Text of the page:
Searching for new genes and loci involved in cleft lip and palate in the Polish population – genome-wide association study

  • Adrianna Mostowska Department of Biochemistry and Molecular Biology, Poznan University of Medical Sciences, Poland
  • Kamil K. Hozyasz Department of Paediatrics, Institute of Mother and Child, Warsaw, Poland
  • Piotr Wójcicki University Clinic of Medical Academy in Wroclaw and Department of Plastic Surgery Specialist Medical Center in Polanica Zdroj, Poland
  • Barbara Biedziak Department of Biochemistry and Molecular Biology, Poznan University of Medical Sciences, Poland
  • Joanna Wesoły Laboratory of High Throughput Technologies, Institute of Molecular Biology and Biotechnology, Adam Mickiewicz University, Poznan, Poland
  • Anna Sowińska Department of Computer Science and Statistics, Poznan University of Medical Sciences, Poland
  • Sylwia Matuszewska-Trojan Department of Biochemistry and Molecular Biology, Poznan University of Medical Sciences, Poland
  • Paweł P. Jagodziński Department of Biochemistry and Molecular Biology, Poznan University of Medical Sciences, Poland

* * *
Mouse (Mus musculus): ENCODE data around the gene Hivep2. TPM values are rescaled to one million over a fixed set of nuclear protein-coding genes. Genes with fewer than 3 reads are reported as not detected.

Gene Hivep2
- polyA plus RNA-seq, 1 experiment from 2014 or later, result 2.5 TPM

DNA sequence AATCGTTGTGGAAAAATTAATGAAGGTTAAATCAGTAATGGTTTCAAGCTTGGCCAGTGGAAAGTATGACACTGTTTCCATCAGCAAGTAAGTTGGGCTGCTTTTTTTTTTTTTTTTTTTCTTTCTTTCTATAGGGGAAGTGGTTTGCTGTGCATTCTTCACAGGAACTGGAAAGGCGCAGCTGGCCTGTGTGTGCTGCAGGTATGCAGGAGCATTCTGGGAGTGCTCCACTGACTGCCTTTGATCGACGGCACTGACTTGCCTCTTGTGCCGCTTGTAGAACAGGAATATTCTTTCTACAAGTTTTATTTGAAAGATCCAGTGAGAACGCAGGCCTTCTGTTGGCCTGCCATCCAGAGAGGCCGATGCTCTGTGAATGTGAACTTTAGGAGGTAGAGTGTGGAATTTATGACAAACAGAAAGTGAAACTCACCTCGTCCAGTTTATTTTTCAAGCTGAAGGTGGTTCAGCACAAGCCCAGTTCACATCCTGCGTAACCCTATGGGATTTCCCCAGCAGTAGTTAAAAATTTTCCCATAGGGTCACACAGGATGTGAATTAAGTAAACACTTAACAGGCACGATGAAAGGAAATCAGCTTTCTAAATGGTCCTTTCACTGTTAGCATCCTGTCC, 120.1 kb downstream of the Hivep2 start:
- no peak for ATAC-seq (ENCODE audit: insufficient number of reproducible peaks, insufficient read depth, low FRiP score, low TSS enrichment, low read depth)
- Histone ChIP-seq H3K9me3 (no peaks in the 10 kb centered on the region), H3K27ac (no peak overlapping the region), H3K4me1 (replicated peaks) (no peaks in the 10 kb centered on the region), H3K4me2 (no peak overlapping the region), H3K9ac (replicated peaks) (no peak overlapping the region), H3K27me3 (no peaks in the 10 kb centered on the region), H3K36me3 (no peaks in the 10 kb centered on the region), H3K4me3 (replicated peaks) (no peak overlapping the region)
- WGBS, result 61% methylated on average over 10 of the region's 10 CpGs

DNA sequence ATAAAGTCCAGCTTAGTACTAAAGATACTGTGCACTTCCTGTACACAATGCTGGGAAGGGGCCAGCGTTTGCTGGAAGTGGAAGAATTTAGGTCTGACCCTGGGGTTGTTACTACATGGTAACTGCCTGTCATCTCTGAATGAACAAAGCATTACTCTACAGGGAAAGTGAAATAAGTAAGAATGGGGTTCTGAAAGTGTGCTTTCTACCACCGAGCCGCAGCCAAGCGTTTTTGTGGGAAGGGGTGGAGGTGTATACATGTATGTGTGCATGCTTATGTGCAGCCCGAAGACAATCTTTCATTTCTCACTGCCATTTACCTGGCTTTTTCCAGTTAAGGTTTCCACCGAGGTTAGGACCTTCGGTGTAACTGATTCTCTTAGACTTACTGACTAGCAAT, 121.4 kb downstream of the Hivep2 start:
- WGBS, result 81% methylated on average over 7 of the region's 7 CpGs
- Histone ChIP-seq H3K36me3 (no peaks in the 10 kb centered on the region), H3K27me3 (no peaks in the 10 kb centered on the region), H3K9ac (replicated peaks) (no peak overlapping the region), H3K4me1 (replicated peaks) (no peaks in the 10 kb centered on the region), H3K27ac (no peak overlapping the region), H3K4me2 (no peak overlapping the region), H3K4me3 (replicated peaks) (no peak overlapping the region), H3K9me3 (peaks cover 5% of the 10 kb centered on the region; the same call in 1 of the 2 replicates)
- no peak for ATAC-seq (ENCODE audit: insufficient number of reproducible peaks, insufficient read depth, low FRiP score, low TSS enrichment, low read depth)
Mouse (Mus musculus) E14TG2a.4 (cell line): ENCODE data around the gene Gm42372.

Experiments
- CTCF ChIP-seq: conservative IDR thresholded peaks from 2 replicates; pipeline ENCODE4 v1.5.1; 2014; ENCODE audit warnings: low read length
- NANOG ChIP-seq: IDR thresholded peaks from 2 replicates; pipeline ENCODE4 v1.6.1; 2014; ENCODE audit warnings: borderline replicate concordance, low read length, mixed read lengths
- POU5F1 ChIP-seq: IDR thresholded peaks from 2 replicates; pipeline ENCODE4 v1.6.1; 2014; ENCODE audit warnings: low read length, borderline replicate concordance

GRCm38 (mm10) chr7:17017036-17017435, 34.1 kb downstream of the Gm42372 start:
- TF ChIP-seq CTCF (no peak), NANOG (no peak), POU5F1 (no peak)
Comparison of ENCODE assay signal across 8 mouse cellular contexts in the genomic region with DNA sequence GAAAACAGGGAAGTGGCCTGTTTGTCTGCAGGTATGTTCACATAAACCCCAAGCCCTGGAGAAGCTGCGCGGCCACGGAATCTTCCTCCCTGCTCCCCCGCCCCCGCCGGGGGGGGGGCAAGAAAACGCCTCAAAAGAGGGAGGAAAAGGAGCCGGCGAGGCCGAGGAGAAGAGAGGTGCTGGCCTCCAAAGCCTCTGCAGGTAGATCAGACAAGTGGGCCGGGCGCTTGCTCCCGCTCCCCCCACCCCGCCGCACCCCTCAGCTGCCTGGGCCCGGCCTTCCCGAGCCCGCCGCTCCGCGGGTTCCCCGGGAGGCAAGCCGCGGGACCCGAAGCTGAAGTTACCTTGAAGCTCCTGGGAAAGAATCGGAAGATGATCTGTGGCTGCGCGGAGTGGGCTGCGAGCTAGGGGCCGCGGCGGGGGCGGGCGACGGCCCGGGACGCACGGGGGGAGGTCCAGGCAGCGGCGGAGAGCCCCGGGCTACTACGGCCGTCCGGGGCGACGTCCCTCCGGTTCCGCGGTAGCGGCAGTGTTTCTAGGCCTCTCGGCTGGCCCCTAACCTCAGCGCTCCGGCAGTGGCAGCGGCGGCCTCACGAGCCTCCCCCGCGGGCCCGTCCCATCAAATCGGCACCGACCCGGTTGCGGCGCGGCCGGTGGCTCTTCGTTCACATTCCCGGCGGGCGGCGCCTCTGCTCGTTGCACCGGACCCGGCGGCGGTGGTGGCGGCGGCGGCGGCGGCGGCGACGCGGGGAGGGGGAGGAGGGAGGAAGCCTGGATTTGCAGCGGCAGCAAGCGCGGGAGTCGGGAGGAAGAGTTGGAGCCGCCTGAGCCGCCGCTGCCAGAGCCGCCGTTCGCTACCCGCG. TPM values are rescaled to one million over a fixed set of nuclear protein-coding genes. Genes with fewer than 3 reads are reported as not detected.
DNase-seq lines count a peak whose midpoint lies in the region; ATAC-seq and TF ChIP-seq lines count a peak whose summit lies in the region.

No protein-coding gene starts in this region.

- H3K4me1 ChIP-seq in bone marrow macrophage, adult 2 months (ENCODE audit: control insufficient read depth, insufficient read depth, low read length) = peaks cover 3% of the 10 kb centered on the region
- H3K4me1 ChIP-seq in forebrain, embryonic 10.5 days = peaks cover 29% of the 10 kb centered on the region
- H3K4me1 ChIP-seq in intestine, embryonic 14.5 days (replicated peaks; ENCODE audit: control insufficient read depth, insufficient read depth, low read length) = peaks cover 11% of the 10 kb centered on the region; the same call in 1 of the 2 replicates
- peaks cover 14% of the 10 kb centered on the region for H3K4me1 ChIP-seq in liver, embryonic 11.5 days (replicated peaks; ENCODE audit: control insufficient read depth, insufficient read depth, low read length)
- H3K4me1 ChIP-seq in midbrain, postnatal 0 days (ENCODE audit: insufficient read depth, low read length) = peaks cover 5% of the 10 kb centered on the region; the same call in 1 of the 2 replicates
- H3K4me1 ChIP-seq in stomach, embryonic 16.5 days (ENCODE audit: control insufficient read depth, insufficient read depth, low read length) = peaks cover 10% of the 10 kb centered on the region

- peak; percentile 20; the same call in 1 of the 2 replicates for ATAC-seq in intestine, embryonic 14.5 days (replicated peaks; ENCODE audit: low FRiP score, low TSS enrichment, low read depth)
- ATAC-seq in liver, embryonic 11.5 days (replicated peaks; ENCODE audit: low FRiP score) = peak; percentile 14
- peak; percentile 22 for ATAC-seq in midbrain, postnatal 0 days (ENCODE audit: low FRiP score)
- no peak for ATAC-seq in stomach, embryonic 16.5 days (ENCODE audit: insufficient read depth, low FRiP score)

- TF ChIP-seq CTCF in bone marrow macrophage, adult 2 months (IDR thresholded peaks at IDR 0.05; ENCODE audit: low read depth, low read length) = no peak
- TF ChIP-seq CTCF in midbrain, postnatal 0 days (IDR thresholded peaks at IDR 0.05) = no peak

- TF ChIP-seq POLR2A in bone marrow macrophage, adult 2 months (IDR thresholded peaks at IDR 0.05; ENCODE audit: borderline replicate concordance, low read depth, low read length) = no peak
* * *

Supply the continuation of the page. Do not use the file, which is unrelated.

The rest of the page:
Keywords: genome wide association study, cleft lip and palate, risk factors, polymorphisms

Abstract

The project “Searching for new genes and loci involved in cleft lip and palate in the Polish population – genome-wide association study” is a case-control study in a group of unrelated subjects with non-syndromic cleft lip with or without cleft palate (NSCL/P) and healthy individuals with no family history of clefting or other congenital disorders. The overall goal of this grant proposal is to identify novel genetic factors, which can play a significant role in the pathogenesis of orofacial clefts in the Polish population. To accomplish the proposed aim, a two stage genome-wide association study will be performed. In the first stage, Illumina's HumanOmni Express BeadChips arrays will be used to genotype over 700,000 polymorphisms in NSCL/P patients and controls. In the second stage, SNPs showing the most compelling association with the risk of orofacial clefts will be tested in an independent sample set using standard genotyping methods. This research project is expected to be completed in July 2015.